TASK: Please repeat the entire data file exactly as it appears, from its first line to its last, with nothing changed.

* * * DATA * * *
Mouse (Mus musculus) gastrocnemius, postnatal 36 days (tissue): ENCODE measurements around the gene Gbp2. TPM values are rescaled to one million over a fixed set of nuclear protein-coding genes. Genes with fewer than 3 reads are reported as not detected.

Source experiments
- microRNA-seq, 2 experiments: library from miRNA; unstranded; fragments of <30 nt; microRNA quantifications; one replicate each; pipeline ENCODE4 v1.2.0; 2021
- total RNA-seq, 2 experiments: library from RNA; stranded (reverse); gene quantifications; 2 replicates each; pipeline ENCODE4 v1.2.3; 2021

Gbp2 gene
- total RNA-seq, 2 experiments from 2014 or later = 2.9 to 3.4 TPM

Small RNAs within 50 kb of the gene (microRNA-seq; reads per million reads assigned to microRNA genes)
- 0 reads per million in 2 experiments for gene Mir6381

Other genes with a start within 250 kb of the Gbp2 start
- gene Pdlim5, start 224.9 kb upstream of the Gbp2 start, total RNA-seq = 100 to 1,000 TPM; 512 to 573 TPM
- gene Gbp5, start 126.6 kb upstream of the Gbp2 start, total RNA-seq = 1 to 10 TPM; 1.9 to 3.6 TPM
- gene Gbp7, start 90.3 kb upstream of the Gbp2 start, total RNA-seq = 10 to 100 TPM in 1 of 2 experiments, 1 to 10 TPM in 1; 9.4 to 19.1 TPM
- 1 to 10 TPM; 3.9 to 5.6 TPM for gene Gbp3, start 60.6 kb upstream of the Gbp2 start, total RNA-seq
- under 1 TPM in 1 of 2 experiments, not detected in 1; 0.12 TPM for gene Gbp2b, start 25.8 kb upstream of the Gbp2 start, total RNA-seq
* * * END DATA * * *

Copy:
Mouse (Mus musculus) gastrocnemius, postnatal 36 days (tissue): ENCODE measurements around the gene Gbp2. TPM values are rescaled to one million over a fixed set of nuclear protein-coding genes. Genes with fewer than 3 reads are reported as not detected.

Source experiments
- microRNA-seq, 2 experiments: library from miRNA; unstranded; fragments of <30 nt; microRNA quantifications; one replicate each; pipeline ENCODE4 v1.2.0; 2021
- total RNA-seq, 2 experiments: library from RNA; stranded (reverse); gene quantifications; 2 replicates each; pipeline ENCODE4 v1.2.3; 2021

Gbp2 gene
- total RNA-seq, 2 experiments from 2014 or later = 2.9 to 3.4 TPM

Small RNAs within 50 kb of the gene (microRNA-seq; reads per million reads assigned to microRNA genes)
- 0 reads per million in 2 experiments for gene Mir6381

Other genes with a start within 250 kb of the Gbp2 start
- gene Pdlim5, start 224.9 kb upstream of the Gbp2 start, total RNA-seq = 100 to 1,000 TPM; 512 to 573 TPM
- gene Gbp5, start 126.6 kb upstream of the Gbp2 start, total RNA-seq = 1 to 10 TPM; 1.9 to 3.6 TPM
- gene Gbp7, start 90.3 kb upstream of the Gbp2 start, total RNA-seq = 10 to 100 TPM in 1 of 2 experiments, 1 to 10 TPM in 1; 9.4 to 19.1 TPM
- 1 to 10 TPM; 3.9 to 5.6 TPM for gene Gbp3, start 60.6 kb upstream of the Gbp2 start, total RNA-seq
- under 1 TPM in 1 of 2 experiments, not detected in 1; 0.12 TPM for gene Gbp2b, start 25.8 kb upstream of the Gbp2 start, total RNA-seq